Microsoft Shutting Down LinkedIn In China Amid Scrutiny

LinkedIn senior vice-president Mohak Shroff said the company is facing a "significantly more challenging operating environment and greater compliance requirements in China."

Microsoft is shutting down its main LinkedIn service in China later this year after internet rules were tightened by Beijing, the latest American tech giant to lessen its ties to the country.

In a blog post, LinkedIn senior vice-president Mohak Shroff on Thursday said the company is facing a “significantly more challenging operating environment and greater compliance requirements in China.”

“Given this, we’ve made the decision to sunset the current localized version of LinkedIn, which is how people in China access LinkedIn’s global social media platform, later this year,” Shroff said.

LinkedIn will replace its localized platform in China with a new app called InJobs that has some of LinkedIn’s career-networking features but “will not include a social feed or the ability to share posts or articles.”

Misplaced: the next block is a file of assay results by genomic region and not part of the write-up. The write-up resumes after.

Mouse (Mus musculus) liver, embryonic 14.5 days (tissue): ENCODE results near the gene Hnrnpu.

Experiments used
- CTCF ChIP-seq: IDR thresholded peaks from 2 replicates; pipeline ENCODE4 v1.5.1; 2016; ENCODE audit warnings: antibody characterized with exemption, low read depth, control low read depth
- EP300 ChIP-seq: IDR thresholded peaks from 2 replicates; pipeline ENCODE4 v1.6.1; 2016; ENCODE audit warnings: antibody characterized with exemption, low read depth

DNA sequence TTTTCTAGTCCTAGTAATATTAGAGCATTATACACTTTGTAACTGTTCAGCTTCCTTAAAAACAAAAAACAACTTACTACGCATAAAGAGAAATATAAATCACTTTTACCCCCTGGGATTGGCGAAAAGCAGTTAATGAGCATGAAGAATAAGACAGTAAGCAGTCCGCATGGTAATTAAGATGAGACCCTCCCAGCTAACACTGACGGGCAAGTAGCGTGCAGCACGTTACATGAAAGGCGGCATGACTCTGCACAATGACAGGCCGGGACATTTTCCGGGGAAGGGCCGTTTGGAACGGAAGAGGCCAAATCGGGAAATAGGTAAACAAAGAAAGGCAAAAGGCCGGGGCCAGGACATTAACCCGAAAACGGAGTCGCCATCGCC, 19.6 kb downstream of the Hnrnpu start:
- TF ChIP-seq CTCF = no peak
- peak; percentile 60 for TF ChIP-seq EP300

The career-networking site will instead roll out a new platform called “InJobs”, a China-only portal that will “not include a social feed or the ability to share posts or articles”.

“InJobs will not include a social feed or the ability to share posts or articles. We will also continue to work with Chinese businesses to help them create economic opportunities. This decision aligns with our commitment to creating economic opportunity for every member of the global workforce.”

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LinkedIn in March said it would pause new member sign-ups on LinkedIn China because of unspecified regulatory issues. China’s internet watchdog in May said it had found LinkedIn as well as Microsoft’s Bing search engine and about 100 other apps were engaged in the improper collection and use of data and ordered them to fix the problem.

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